We performed a QRT-PCR analysis of 754 known microRNAs in CaCo2 cells treated with 5-ASA. Among the analyzed miRNAs, 13 (shown in Fig. 5A) were predicted by Targetscan software to directly target the KLF4 mRNA. Among these, only miR-130a and miR135b exhibited a statistically significant decrease in expression upon 5-ASA treatment of Caco2 cells. Therefore, it is conceivable that 5-ASA–mediated KLF4 induction might be due to miR-130a and miR135b downregulation. To test this hypothesis, CaCo2 cells were transfected with specific miRNA inhibitors (anti-miR130a and anti-miR135b). Fig. 5B depicts a Western blot performed 48 hours post-transfection showing that inhibition of miR-130a and miR-135b determines an increase of KLF4 expression, thereby mimicking the effect of 5-ASA. Fig. 5C shows counts of silenced cells under the same experimental conditions. Although not statistically significant, the lower cell counts of samples transfected with miRNA inhibitors, compared with controls, is in accord with an increase of KLF4 expression.

Previous work suggested that treatment with 5-ASA might be chemopreventive for colorectal cancer (6, 19). In particular, treatment with 5-ASA induced μ-protocadherin expression, promoting the sequestration of β-catenin to the plasma membrane and, consequently, the inactivation of Wnt/β-catenin signaling. In this study, we provide further insight on the chemopreventive activity of 5-ASA, suggesting the existence of a dual mechanism of β-catenin inactivation dependent on the transcription factor (TF) KLF4. This TF is not only known for its role in stem cells but also because its expression is often deregulated in cancer. For instance, its deletion in the intestinal epithelium results in an increase in the number and migration of epithelial cells and in the activation of genes of the Wnt pathway (20). Moreover, its expression is lost in colorectal cancer (21) and KLF4 is involved in methylation and “loss of heterozygosity” disease-related events (22).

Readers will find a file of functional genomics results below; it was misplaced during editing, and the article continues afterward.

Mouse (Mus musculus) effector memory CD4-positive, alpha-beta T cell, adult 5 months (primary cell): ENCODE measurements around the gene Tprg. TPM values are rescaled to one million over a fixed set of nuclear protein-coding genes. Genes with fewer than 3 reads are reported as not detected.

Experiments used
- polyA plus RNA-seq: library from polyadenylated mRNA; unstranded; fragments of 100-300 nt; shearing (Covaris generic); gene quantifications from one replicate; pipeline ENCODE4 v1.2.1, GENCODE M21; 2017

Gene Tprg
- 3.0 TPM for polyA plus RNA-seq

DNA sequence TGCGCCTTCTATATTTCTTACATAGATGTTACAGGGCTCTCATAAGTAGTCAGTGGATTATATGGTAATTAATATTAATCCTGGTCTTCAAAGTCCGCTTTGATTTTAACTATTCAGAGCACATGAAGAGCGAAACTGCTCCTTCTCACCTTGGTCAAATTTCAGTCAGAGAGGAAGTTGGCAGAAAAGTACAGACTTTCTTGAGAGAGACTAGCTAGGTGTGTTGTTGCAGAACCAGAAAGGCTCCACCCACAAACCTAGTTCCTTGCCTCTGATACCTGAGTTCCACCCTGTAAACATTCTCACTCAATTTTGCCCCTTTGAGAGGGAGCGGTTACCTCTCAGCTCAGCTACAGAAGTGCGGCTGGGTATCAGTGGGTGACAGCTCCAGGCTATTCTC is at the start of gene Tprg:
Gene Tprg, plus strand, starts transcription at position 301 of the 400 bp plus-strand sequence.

In this study, we provide evidence that 5-ASA, besides inducing μ-protocadherin, also activates KLF4 expression and that the latter is directly responsible for 5-ASA–dependent μ-protocadherin expression. This conclusion is based on the finding that KLF4 silencing suppresses 5-ASA–mediated μ-protocadherin expression and the results of luciferase reporter assays demonstrating the presence of a functional KLF4-binding site in the μ-protocadherin promoter. As previously reported (10), KLF4 is also capable of directly binding and sequestering β-catenin in the nucleus. Here we confirm by co-immunoprecipitation experiments that, upon 5-ASA treatment, KLF4 interacts with β-catenin preventing its binding to TCF4. On the basis of these findings, we suggest that 5-ASA inhibits the Wnt/β-catenin pathway by sequestering β-catenin to the plasma membrane (μ-protocadherin mediated) and by inhibiting its transcriptional activity in the nucleus (KLF4 mediated). KLF4 plays a pivotal role in both mechanisms because it directly drives μ-protocadherin expression.

To address potential mechanisms involved in 5-ASA regulation of KLF4 expression, we analyzed by QRT-PCR the levels of several micro-RNAs in CaCo2 cells treated with 5-ASA. We found that, among several others, miR-130a and miR-135b are strongly downregulated by 5-ASA treatment. Both micro-RNAs are involved in cancer. In particular, upregulation of miR-135b promotes chemo-resistance (23) and cancer progression (24) in colorectal cancer, whereas miR-130a is associated with drug resistance and acts as an intermediate in the Wnt/β-catenin pathway (25). More importantly, both microRNAs were shown to downregulate KLF4 expression (26), supporting the idea that their decreased expression plays an important role in the 5-ASA–mediated increase in KLF4 expression. Altogether, these data further strengthen the notion that 5-ASA has a chemopreventive role in colorectal cancer providing a more complex picture of its mechanism of action, as shown in Fig. 6.

No potential conflicts of interest were disclosed.

Conception and design: S. Parenti, A. Grande

Development of methodology: S. Parenti, L. Montorsi, S. Fantini, F. Mammoli, C. Gemelli, C.G. Atene, L. Losi, C. Frassineti

Analysis and interpretation of data (e.g., statistical analysis, biostatistics, computational analysis): S. Parenti, S. Fantini, E. Tagliafico

Writing, review, and/or revision of the manuscript: S. Parenti, B. Calabretta, E. Tagliafico, T. Zanocco-Marani, A. Grande

Administrative, technical, or material support (i.e., reporting or organizing data, constructing databases): C. Frassineti

Study supervision: E. Tagliafico, S. Ferrari, A. Grande

The costs of publication of this article were defrayed in part by the payment of page charges. This article must therefore be hereby marked advertisement in accordance with 18 U.S.C. Section 1734 solely to indicate this fact.